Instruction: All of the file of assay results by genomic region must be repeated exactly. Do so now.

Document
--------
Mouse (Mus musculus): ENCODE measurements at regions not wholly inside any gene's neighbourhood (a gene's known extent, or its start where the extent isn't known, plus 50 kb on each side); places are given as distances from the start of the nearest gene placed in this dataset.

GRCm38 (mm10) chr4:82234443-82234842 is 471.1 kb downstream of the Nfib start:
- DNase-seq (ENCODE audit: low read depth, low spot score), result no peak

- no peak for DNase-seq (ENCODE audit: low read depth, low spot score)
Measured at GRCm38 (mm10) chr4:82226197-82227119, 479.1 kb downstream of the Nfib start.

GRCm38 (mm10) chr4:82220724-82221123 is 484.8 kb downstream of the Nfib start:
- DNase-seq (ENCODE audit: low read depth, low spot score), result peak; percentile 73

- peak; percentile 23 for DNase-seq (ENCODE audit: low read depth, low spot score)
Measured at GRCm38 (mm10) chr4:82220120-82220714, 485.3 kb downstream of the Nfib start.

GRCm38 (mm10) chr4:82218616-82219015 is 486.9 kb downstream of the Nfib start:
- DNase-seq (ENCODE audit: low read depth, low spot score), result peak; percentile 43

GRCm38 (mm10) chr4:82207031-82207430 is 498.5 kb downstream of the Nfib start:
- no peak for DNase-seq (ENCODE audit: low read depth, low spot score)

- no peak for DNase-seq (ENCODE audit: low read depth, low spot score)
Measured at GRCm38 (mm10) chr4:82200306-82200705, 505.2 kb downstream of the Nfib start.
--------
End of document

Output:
Mouse (Mus musculus): ENCODE measurements at regions not wholly inside any gene's neighbourhood (a gene's known extent, or its start where the extent isn't known, plus 50 kb on each side); places are given as distances from the start of the nearest gene placed in this dataset.

GRCm38 (mm10) chr4:82234443-82234842 is 471.1 kb downstream of the Nfib start:
- DNase-seq (ENCODE audit: low read depth, low spot score), result no peak

- no peak for DNase-seq (ENCODE audit: low read depth, low spot score)
Measured at GRCm38 (mm10) chr4:82226197-82227119, 479.1 kb downstream of the Nfib start.

GRCm38 (mm10) chr4:82220724-82221123 is 484.8 kb downstream of the Nfib start:
- DNase-seq (ENCODE audit: low read depth, low spot score), result peak; percentile 73

- peak; percentile 23 for DNase-seq (ENCODE audit: low read depth, low spot score)
Measured at GRCm38 (mm10) chr4:82220120-82220714, 485.3 kb downstream of the Nfib start.

GRCm38 (mm10) chr4:82218616-82219015 is 486.9 kb downstream of the Nfib start:
- DNase-seq (ENCODE audit: low read depth, low spot score), result peak; percentile 43

GRCm38 (mm10) chr4:82207031-82207430 is 498.5 kb downstream of the Nfib start:
- no peak for DNase-seq (ENCODE audit: low read depth, low spot score)

- no peak for DNase-seq (ENCODE audit: low read depth, low spot score)
Measured at GRCm38 (mm10) chr4:82200306-82200705, 505.2 kb downstream of the Nfib start.